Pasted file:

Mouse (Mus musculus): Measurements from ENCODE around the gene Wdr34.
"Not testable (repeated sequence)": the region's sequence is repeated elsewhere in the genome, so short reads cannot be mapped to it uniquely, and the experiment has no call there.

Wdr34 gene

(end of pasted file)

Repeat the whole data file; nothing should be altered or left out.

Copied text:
Mouse (Mus musculus): Measurements from ENCODE around the gene Wdr34.
"Not testable (repeated sequence)": the region's sequence is repeated elsewhere in the genome, so short reads cannot be mapped to it uniquely, and the experiment has no call there.

Wdr34 gene